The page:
If a herniated disc, spinal stenosis or degenerative wear of the vertebral joints is present, accompanying anti-inflammatory drugs can be injected directly into the nerve root or the spinal canal in order to alleviate the discomfort or even relieve pain. The so-called injection therapy is a conservative, minimally invasive procedure and is not performed "blind" but with high precision under sonographic or computed tomographic control. The advantage: The high concentration of the active ingredient at the site of damage effectively relieves pain. At the same time, the precise placement of the needle to the millimetre provides a high level of safety to prevent nerve and vascular injuries. Depending on the location of the pain and the disease, different techniques are distinguished.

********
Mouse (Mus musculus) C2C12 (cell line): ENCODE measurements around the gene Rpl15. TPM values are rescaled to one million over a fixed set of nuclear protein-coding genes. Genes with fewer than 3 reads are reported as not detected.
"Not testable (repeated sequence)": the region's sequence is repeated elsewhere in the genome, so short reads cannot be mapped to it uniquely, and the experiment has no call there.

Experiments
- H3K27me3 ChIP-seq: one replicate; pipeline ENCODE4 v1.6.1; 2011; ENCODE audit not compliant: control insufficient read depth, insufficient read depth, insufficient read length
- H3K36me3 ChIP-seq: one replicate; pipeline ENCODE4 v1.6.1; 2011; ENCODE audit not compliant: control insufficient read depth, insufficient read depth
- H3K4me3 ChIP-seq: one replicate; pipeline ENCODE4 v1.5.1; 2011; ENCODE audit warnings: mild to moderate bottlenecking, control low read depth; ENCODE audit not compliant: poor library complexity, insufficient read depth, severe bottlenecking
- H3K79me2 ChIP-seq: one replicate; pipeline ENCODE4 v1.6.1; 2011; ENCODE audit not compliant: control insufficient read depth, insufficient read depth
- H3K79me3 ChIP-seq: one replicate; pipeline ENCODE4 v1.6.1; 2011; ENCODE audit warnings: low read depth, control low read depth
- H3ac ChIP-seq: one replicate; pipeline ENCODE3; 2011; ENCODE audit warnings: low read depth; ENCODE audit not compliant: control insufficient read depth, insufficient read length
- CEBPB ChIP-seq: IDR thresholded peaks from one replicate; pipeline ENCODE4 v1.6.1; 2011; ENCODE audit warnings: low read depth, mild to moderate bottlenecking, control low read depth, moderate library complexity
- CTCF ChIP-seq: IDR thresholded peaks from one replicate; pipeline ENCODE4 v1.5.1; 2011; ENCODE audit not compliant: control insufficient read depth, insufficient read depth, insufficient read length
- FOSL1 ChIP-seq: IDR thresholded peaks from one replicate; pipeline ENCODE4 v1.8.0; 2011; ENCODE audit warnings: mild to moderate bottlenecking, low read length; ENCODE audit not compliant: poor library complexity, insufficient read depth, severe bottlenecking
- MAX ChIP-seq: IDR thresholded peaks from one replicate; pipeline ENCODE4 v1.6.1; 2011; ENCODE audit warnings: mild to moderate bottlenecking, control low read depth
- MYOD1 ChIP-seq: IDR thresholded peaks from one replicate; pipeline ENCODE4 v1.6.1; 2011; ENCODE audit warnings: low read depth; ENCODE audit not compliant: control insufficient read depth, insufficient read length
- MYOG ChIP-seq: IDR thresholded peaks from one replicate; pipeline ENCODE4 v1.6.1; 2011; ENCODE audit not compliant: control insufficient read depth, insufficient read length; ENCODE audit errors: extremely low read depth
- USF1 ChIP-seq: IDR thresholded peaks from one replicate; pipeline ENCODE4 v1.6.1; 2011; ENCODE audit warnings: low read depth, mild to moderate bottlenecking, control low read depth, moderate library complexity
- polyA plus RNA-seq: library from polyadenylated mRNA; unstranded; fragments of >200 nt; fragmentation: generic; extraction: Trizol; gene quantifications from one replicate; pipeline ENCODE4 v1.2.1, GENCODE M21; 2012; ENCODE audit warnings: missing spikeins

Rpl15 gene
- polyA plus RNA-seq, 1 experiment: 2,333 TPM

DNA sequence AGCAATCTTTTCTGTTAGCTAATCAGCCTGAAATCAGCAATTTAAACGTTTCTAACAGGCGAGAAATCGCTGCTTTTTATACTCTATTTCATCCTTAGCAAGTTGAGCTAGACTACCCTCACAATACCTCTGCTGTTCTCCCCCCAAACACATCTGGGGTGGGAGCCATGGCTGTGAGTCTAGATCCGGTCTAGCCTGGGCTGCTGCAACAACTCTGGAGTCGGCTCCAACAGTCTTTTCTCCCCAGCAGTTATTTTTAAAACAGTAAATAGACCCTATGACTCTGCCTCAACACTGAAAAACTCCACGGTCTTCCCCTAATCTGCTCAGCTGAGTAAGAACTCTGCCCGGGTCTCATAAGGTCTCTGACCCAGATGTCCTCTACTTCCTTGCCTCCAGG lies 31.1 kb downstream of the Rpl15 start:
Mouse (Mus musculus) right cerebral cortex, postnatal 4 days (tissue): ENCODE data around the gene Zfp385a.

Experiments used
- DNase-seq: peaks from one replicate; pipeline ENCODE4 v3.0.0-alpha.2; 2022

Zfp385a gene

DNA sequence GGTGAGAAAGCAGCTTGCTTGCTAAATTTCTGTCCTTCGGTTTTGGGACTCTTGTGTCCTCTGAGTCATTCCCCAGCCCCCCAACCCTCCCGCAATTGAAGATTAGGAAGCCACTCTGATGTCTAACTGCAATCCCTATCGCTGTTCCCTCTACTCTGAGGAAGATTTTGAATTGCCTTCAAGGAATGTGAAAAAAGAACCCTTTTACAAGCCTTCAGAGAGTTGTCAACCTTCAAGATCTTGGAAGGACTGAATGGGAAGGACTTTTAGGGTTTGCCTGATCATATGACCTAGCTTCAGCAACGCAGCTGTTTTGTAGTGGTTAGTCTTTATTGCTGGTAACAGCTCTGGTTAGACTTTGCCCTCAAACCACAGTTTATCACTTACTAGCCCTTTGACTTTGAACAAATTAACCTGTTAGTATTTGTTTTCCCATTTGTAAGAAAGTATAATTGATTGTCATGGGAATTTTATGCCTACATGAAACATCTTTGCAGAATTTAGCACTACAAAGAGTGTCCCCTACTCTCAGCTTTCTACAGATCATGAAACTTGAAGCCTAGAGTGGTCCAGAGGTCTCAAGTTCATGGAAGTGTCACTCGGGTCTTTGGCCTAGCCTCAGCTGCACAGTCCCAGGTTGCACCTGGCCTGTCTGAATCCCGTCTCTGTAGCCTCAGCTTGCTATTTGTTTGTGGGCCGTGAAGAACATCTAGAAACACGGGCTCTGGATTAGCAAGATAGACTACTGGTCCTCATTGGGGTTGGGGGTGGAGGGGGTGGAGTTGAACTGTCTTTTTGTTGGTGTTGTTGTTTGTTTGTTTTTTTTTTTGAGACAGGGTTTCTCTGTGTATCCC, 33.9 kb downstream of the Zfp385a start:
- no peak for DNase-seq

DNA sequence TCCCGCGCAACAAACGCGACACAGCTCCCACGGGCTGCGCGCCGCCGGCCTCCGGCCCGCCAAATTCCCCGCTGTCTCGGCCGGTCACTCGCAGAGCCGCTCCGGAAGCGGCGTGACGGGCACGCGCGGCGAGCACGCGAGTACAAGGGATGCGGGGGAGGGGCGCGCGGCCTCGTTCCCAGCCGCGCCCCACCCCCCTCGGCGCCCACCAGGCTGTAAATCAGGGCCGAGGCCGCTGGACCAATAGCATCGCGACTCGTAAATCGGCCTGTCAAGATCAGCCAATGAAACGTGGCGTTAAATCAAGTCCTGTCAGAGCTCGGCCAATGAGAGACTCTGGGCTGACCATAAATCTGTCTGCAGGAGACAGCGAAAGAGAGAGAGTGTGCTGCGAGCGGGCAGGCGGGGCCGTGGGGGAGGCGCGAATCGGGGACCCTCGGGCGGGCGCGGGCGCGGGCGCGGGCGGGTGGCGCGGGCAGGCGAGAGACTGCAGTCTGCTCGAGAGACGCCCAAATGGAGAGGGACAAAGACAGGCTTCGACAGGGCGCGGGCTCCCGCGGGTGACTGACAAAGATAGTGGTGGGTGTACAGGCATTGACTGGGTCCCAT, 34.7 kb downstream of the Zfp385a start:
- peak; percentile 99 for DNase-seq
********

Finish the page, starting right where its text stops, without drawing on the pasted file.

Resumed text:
Only when all conservative methods fail should surgical intervention be considered. Spinal canal stenoses or herniated discs with the involvement of the nerve roots can often only be effectively treated with surgery. Surgery should always be performed immediately if, for example, the spinal cord is severely constricted by a herniated disc and there is acute paralysis or if there is a risk of advanced deformity of the spinal column due to wear and tear. The use of microsurgical procedures allows the patient a quick recovery and little physical impairment.
In general, this also applies to specific back complaints both before and after an operation: Regular exercise and targeted muscle building training are essential to prevent renewed structural damage to the spine and to alleviate possible pain.